MANILA, Philippines - Muslim rebels killed four soldiers and three police officers in separate attacks in a southern province just days after 19 soldiers died in one of the worst clashes with the guerrillas in three years, authorities said Friday.

The violence is severely testing a cease-fire instated as the government and the Moro Islamic Liberation Front hold peace talks to end the bloody decades-long insurgency.

Seven soldiers and three officers were wounded following attacks by rebel fighters late Thursday on an army convoy, a military delivery truck and a joint army-police patrol in three townships close to each other in Zamboanga Sibugay province, regional police chief Elpidio de Asis.

Rebel spokesman Von al Haq said the attacks were the initiative of local rebel forces in retaliation for the army's alleged "indiscriminate shelling" of Muslim villages Saturday and Thursday, which prompted hundreds of villagers to seek shelter in homes of relatives in nearby communities.

He told The Associated Press the rebel "leadership is working very hard to prevent this from escalating" and ordered their fighters "to stay put."

Col. Santiago Baluyot, commander of the army's 102nd Brigade in Zamboanga Sibugay, said the first clashes were Saturday in Payao township when troops backing police officers who were going to serve an arrest warrant to a crime suspect were fired upon.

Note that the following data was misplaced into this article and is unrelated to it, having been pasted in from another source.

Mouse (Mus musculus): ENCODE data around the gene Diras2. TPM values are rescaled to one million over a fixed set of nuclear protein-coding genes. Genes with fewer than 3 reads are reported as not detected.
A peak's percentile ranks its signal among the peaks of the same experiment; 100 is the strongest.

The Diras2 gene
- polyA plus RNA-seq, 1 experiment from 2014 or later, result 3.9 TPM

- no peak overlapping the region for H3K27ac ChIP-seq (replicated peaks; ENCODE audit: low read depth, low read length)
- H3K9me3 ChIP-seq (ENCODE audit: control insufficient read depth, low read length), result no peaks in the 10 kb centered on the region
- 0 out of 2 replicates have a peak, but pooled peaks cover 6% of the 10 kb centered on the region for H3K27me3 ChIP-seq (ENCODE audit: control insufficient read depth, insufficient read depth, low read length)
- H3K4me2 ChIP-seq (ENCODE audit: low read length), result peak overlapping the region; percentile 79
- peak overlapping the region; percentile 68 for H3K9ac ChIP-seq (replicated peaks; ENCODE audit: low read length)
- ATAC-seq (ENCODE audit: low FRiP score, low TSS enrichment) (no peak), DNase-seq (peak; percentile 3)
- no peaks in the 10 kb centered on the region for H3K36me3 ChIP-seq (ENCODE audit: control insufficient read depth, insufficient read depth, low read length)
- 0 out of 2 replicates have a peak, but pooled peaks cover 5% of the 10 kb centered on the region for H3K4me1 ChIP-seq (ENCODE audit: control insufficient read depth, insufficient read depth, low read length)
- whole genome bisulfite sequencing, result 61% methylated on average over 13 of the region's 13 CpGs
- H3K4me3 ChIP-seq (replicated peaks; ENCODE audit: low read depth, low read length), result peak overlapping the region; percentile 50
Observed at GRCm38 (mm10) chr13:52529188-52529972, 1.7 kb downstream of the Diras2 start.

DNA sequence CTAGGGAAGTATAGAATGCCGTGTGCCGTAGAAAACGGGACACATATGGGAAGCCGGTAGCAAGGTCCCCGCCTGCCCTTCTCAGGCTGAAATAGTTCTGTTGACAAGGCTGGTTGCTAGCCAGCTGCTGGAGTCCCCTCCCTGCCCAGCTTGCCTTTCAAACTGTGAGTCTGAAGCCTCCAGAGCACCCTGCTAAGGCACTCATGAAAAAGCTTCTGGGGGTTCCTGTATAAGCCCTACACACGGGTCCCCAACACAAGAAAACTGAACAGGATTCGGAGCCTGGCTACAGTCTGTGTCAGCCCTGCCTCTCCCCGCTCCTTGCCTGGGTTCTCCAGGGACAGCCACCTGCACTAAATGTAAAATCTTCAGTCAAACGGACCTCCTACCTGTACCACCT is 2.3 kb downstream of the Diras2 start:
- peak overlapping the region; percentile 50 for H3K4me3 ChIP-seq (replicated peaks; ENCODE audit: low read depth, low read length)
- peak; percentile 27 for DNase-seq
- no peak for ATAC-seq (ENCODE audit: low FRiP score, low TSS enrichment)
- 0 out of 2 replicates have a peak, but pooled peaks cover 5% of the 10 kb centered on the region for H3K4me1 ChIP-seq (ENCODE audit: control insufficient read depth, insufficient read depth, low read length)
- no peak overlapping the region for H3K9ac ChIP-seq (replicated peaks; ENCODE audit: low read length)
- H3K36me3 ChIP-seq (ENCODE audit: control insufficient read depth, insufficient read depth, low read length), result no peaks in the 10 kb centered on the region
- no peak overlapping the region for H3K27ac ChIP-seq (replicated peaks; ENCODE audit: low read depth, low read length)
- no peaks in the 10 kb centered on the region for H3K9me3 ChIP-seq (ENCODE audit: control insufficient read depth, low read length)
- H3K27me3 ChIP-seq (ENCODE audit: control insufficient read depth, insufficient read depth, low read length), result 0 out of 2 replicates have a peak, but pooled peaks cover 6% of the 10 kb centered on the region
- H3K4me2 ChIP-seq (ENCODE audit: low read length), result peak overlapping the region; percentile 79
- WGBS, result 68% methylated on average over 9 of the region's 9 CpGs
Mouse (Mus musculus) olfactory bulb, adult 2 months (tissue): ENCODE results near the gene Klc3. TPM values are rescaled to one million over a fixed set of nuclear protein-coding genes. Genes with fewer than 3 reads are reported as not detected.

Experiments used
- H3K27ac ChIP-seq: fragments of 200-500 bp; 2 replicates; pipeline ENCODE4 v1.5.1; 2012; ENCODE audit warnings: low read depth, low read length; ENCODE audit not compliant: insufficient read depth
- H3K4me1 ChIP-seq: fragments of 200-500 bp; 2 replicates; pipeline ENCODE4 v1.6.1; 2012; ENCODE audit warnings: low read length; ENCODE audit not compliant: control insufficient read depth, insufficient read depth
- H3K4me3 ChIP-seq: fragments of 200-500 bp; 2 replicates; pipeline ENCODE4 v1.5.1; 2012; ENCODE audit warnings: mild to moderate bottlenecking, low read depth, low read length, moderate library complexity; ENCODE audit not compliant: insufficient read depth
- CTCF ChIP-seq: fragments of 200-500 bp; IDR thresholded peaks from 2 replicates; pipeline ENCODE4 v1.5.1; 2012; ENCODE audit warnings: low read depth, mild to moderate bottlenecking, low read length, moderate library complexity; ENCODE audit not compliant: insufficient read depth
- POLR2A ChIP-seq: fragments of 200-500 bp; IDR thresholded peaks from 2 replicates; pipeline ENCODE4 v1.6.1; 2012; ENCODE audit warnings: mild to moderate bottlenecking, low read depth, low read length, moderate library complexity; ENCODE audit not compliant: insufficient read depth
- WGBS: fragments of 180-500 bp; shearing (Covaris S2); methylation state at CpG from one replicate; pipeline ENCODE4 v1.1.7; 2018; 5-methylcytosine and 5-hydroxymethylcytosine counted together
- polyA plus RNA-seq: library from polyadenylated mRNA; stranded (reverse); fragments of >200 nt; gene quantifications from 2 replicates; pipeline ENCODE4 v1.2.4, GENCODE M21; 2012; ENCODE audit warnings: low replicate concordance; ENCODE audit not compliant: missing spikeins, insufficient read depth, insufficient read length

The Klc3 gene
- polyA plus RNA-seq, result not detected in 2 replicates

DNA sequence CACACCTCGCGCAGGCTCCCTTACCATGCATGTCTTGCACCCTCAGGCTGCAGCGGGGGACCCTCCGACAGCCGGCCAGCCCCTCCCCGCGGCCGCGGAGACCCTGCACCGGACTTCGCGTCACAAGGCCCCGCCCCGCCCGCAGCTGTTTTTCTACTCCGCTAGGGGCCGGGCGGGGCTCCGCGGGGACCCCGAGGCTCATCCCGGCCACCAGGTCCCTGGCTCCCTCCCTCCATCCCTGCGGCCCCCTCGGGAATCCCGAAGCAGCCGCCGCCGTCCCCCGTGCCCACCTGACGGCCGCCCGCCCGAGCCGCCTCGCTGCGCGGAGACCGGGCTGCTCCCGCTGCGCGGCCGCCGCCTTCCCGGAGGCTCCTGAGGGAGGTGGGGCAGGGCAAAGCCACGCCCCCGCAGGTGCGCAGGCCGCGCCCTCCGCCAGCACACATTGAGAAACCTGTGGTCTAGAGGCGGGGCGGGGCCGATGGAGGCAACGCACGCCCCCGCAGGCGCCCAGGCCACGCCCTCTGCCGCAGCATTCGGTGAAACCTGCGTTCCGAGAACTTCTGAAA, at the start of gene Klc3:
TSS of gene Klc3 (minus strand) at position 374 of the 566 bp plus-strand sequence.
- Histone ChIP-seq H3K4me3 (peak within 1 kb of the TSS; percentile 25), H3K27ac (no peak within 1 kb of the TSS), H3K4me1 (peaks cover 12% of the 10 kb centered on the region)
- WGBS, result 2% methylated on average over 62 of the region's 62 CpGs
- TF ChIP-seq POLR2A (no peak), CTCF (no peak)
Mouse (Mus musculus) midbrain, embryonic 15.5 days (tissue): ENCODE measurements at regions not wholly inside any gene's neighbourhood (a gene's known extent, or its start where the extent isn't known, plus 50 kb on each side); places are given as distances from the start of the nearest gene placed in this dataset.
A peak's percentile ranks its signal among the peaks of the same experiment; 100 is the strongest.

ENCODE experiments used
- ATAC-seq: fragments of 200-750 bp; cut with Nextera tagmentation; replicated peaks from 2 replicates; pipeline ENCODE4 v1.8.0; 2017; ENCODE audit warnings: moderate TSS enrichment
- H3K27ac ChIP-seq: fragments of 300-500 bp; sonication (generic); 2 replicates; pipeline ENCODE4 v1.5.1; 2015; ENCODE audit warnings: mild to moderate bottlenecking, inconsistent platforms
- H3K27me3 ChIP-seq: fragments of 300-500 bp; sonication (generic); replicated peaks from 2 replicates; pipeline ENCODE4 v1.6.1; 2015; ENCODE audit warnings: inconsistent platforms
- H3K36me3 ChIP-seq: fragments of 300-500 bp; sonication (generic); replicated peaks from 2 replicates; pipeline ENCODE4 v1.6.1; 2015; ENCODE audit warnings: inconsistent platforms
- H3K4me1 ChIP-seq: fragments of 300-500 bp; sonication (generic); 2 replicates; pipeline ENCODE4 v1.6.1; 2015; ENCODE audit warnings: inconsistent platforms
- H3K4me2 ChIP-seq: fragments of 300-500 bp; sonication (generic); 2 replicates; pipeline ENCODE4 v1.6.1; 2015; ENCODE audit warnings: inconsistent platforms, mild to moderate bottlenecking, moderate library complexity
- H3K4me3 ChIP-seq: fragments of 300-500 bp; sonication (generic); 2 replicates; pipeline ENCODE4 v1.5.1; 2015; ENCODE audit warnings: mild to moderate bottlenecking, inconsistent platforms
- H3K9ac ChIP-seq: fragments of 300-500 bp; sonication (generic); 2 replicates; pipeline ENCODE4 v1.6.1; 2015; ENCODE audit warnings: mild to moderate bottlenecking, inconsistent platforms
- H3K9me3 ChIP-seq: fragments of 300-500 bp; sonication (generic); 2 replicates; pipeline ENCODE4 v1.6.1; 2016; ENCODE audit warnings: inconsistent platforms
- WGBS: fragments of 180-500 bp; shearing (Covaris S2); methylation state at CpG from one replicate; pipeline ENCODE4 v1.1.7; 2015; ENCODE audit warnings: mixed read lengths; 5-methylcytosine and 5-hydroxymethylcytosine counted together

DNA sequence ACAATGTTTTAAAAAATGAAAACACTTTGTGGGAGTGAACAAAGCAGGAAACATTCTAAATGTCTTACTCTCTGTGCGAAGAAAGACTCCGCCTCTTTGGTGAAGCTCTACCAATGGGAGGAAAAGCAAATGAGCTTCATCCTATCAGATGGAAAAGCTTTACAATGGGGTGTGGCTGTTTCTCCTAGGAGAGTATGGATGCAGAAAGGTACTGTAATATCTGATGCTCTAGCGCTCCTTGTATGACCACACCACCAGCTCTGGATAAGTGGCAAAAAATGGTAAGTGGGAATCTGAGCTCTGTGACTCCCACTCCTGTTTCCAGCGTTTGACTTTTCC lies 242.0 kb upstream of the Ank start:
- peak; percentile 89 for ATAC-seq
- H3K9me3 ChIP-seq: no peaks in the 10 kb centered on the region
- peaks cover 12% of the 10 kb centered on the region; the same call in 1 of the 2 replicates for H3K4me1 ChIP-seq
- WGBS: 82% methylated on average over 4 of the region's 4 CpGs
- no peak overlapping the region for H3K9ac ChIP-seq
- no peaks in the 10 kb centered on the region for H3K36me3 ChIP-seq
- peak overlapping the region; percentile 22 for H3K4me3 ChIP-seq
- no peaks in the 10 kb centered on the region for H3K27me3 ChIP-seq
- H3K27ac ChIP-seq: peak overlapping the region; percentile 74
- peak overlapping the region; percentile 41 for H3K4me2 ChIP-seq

He said this prompted the army to hit back with "protective fire" using Howitzer cannons. This happened again on Thursday. He said the rebels were not supposed to be in that area.

"Why should they occupy that? It's a clear violation of peace talk terms," he said.

The rebels and the government are negotiating a peace settlement of the decades-long rebellion by the minority Muslims who are fighting for self-rule.

Al Haq said the shelling of the Muslim civilian communities was a violation of a general cease-fire agreement which was severely shaken by clashes in the southern island province of Basilan south of Zamboanga Sibugay on Tuesday that left 19 soldiers and six rebels dead.

The Basilan clashes were the deadliest since 2008, when peace talks bogged down and ignited widespread clashes that killed hundreds and displaced 750,000 people.

President Benigno Aquino III has called his military commanders to a meeting later Friday to discuss why the army suffered so much.

Aquino has refused to order an all-out offensive against the rebels amid a clamour from the military and some officials for tougher government action.

"Are we advocating 'let's go all out war' and that redounds to an improvement in the situation? We should learn, nobody benefits in war," he said Thursday.

The rebels have waged a bloody insurgency for self-rule in the southern Mindanao region, the homeland of minority Muslims in the predominantly Roman Catholic Philippines. The conflict has killed more than 120,000 people in nearly four decades.